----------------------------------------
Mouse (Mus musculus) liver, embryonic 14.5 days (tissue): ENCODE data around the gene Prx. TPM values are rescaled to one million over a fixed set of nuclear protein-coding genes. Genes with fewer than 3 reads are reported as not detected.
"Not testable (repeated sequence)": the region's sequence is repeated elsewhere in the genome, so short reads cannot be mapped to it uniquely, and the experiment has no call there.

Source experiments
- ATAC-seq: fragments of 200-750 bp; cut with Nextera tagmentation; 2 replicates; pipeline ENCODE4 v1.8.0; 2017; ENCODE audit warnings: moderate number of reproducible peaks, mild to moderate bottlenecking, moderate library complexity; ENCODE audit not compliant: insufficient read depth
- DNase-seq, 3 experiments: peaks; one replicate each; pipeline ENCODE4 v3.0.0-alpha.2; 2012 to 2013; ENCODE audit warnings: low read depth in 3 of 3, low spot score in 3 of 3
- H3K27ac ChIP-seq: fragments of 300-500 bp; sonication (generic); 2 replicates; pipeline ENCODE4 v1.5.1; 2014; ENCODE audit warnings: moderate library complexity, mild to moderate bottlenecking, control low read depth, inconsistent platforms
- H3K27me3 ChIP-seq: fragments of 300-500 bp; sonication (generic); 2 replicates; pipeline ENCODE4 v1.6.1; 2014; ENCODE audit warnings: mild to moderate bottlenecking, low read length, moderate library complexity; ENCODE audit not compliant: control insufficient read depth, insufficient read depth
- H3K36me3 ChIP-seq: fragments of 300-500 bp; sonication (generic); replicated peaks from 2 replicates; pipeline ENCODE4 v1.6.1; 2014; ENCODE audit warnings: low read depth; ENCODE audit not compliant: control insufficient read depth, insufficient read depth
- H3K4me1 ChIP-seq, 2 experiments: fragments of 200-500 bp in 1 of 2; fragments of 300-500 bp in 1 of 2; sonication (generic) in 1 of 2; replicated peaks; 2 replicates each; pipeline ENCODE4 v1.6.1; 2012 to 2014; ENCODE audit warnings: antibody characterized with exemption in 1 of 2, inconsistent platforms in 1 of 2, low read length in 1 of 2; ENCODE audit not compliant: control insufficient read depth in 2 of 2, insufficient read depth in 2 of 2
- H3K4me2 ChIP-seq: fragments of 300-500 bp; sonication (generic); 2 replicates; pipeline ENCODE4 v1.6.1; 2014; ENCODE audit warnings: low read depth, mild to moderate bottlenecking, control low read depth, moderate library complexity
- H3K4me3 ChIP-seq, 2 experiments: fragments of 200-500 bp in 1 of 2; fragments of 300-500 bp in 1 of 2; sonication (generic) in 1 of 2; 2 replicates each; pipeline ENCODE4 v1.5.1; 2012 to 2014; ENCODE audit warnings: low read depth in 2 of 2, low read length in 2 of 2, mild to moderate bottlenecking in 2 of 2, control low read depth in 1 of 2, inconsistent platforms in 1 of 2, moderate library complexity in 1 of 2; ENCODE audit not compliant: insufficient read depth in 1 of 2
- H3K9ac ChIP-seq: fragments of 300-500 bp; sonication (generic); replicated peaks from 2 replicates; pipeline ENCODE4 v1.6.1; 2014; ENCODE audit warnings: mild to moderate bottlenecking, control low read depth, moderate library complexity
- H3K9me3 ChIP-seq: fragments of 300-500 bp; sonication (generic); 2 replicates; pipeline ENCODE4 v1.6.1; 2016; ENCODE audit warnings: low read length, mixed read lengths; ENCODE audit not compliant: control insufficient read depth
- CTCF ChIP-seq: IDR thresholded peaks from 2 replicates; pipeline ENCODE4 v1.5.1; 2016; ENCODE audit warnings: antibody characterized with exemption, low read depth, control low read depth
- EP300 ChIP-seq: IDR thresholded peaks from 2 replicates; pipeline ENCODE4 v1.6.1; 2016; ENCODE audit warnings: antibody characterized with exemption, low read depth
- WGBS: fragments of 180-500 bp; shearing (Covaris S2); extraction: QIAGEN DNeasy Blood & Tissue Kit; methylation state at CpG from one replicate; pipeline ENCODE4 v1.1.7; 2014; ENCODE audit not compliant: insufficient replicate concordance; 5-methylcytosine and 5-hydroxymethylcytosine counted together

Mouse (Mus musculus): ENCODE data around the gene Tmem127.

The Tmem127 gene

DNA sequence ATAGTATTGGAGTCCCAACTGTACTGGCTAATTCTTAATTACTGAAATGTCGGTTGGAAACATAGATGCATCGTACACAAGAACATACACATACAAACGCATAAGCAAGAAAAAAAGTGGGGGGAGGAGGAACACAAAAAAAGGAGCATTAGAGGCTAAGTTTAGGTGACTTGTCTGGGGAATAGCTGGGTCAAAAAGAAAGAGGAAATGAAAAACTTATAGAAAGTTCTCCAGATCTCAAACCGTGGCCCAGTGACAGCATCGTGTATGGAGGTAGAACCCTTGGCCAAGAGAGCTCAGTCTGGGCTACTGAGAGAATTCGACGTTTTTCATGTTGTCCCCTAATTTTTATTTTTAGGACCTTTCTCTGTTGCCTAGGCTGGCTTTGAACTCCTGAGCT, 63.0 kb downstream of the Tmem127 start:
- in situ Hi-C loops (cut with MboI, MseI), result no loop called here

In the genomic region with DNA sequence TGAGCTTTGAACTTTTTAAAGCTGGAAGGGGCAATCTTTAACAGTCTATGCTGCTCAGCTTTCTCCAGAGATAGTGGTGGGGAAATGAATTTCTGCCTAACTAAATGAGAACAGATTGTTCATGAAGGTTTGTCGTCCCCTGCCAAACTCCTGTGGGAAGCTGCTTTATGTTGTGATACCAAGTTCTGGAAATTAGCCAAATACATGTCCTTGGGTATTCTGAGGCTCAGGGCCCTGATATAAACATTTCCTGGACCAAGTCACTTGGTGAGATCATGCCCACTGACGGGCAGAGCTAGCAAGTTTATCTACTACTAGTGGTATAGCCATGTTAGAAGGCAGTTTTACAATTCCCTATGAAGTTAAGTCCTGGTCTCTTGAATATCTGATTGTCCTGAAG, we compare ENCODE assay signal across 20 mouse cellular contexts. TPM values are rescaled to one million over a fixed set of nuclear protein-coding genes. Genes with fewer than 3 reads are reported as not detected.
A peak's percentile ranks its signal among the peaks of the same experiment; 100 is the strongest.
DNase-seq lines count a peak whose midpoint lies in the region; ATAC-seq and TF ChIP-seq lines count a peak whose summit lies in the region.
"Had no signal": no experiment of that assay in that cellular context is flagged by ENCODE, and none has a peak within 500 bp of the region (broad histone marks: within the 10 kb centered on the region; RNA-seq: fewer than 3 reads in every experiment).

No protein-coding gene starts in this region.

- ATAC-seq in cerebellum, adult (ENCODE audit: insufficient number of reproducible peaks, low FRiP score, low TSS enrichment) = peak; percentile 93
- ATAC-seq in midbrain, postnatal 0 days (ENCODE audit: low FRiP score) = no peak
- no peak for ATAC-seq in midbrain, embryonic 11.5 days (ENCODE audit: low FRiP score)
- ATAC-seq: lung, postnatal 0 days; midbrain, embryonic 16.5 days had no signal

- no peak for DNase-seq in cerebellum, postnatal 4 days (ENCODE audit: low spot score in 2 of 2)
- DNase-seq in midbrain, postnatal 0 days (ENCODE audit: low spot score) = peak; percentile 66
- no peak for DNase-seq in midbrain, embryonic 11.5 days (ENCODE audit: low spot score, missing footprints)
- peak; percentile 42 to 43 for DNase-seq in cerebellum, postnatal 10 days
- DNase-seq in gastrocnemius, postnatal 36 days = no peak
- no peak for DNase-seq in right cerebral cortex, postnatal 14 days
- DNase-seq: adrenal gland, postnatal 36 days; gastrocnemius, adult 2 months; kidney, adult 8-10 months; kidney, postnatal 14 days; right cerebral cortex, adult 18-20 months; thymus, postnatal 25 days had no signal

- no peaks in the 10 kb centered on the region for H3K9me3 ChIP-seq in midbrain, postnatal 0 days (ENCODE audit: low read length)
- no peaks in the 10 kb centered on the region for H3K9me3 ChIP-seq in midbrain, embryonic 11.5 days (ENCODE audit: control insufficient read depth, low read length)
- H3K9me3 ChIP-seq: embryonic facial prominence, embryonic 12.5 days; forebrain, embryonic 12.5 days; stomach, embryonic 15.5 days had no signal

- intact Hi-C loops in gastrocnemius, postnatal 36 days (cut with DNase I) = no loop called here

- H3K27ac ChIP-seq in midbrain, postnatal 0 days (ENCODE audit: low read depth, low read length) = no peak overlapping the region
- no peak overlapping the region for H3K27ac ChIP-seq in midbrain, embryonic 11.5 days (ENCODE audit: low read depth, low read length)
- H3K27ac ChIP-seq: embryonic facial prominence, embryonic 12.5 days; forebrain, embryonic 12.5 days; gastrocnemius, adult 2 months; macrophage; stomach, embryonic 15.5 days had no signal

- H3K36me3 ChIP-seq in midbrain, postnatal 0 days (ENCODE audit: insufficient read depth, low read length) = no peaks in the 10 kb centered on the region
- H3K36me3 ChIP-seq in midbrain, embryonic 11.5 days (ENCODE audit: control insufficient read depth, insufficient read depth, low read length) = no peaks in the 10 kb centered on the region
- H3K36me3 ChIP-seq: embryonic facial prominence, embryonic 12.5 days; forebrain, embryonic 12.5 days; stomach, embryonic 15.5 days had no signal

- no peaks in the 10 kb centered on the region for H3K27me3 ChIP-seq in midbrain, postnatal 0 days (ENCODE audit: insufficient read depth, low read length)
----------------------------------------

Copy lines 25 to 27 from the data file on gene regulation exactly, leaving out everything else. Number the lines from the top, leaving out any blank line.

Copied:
No protein-coding gene starts in this region.

- ATAC-seq in cerebellum, adult (ENCODE audit: insufficient number of reproducible peaks, low FRiP score, low TSS enrichment) = peak; percentile 93
- ATAC-seq in midbrain, postnatal 0 days (ENCODE audit: low FRiP score) = no peak